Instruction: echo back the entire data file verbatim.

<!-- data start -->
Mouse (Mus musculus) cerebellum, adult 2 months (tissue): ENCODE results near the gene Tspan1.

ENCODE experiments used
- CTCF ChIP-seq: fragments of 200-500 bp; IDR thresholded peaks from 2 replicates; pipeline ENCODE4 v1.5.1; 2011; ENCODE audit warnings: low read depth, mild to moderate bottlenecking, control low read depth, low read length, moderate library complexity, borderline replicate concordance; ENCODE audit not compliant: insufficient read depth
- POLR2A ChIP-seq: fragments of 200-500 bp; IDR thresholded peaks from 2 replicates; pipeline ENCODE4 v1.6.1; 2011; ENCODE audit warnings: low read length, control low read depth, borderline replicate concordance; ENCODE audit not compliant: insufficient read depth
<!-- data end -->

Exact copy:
Mouse (Mus musculus) cerebellum, adult 2 months (tissue): ENCODE results near the gene Tspan1.

ENCODE experiments used
- CTCF ChIP-seq: fragments of 200-500 bp; IDR thresholded peaks from 2 replicates; pipeline ENCODE4 v1.5.1; 2011; ENCODE audit warnings: low read depth, mild to moderate bottlenecking, control low read depth, low read length, moderate library complexity, borderline replicate concordance; ENCODE audit not compliant: insufficient read depth
- POLR2A ChIP-seq: fragments of 200-500 bp; IDR thresholded peaks from 2 replicates; pipeline ENCODE4 v1.6.1; 2011; ENCODE audit warnings: low read length, control low read depth, borderline replicate concordance; ENCODE audit not compliant: insufficient read depth